“Something” is a famous Beatles’ song which was also a single release from 1969. Indeed, this was one of George Harrison’s most finest compositions. Then Frank Sinatra endorsed the song by saying it is “the greatest love song of the past 50 years”. This record was a double A-side single that also has “Come Together” as the flip side.
Recorded: 16th April; 2nd & 5th May; 16th July; 15th August, 1969
Studio: EMI Studios, London and Olympic Sound Studios, London
Format: 7-inch single (double A side) (flip side is ‘Come Together‘), also albums
Genre: Rock, pop
Track Duration: 2:59
Record Label: Apple
Songwriter: George Harrison
Producer: George Martin
Engineers: Jeff Jarratt, Glyn Johns, Geoff Emerick, Phil McDonald
Billy Preston: Hammond organ
George Martin: string arrangement – 12 violins, 4 violas, 4 cellos, double bass
Although the album was already available, the single came from the album. Previously, singles came first, then the album, so this was a unique move by the band. Be that as it may, the single reached the top ten in many countries. In fact, it went to number one in Australia.
George Harrison started writing “Something” in September, 1968, during the sessions that would give us the fantastic self-titled double album, aka “The White Album“. He didn’t actually finish the song until 1969 though.
“I had written Something on the piano during the recording of the White Album. There was a period during that album when we were all in different studios doing different things trying to get it finished, and I used to take some time out. So I went into an empty studio and wrote Something.”
Pattie Boyd And Ray Charles
George Harrison says he wrote the song with Ray Charles in mind, possibly in the styling, but the inspiration comes from his wife at the time.
“He told me, in a matter-of-fact way, that he had written it for me. I thought it was beautiful …”
“It has probably got a range of five notes, which fits most singers’ needs best. When I wrote it, in my mind I heard Ray Charles singing it, and he did do it some years later. At the time I wasn’t particularly thrilled that Frank Sinatra did Something. I’m more thrilled now than I was then.
I wasn’t really into Frank – he was the generation before me. I was more interested when Smokey Robinson did it and when James Brown did it. But I’m very pleased now, whoever’s done it. I realise that the sign of a good song is when it has lots of cover versions.”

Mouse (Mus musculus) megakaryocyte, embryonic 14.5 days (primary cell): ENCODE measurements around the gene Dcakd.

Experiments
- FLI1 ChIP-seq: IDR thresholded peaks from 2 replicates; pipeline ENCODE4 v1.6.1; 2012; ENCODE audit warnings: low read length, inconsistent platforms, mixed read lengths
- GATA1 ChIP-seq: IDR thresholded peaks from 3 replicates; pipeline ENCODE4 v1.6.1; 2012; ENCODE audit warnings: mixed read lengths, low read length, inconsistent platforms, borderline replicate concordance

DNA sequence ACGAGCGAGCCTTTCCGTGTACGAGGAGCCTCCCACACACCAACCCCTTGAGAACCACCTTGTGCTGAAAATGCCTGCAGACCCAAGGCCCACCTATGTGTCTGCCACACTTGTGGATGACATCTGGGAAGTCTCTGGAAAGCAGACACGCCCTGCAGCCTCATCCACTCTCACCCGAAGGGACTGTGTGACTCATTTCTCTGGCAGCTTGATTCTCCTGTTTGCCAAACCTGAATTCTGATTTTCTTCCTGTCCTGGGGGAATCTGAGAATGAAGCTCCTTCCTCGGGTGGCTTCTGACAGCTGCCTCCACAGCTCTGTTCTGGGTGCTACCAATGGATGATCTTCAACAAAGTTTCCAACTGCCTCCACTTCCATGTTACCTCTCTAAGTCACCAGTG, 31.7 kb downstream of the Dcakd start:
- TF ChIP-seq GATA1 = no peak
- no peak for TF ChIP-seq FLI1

Many famous artists have recorded cover versions of “Something” over the years, including Frank Sinatra, of course. However, other great artists include, Shirley Bassey, Smokey Robinson, Peggy Lee, Willie Nelson and Elvis Presley. But this song had over 150 cover versions by the end of the seventies and many others continue to record it. It remains the second most covered Beatles’s song after Paul McCartney’s “Yesterday“.
“I thought it was George’s greatest track – with Here Comes The Sun and While My Guitar Gently Weeps. They were possibly his best three. Until then he had only done one or two songs per album. I don’t think he thought of himself very much as a songwriter, and John and I obviously would dominate – again, not really meaning to, but we were ‘Lennon and McCartney’. So when an album comes up, Lennon and McCartney go and write some stuff – and maybe it wasn’t easy for him to get into that wedge. But he finally came up with Something and a couple of other songs that were great, and I think everyone was very pleased for him. There was no jealousy. In fact, I think Frank Sinatra used to introduce Something as his favourite Lennon/McCartney song. Thanks Frank.”
Although The Beatles recorded 13 takes of the track on April 16th, 1969, George Harrison decided redo the song. So, on the 2nd May, at the EMI Studios, they recorded 36 takes of the rhythm track. Then, at the Olympic Sound Studios on the 5th May, Harrison added his lead guitar while Paul McCartney re-recorded his bass part. However, at this stage, John Lennon’s piano coda made the track around 8 minutes long.
The band once again paid attention to the song on July 11th with overdubbing and a song reduction. Indeed, at this point, they cut most of John Lennon’s piano playing out of the track leaving only a descending run that follows each pair of “I don’t know” vocal lines. Further overdubbing of handclaps together with Paul McCartney’s backing vocals occurred on the 16th of July.
Finally, on the 15th August, they overdubbed the string orchestration which George Martin arranged. The reduction mix on this day is the one we hear on the single and the Abbey Road album.
With the song being on the hugely successful Abbey Road album, it’s remarkable how high the single got in the charts. For example it got to number one in Australia, New Zealand, America and Canada. However, it only peaked at number 4 in the UK charts.
Just to point out that this was the first single release to feature a George Harrison composition on an A-side.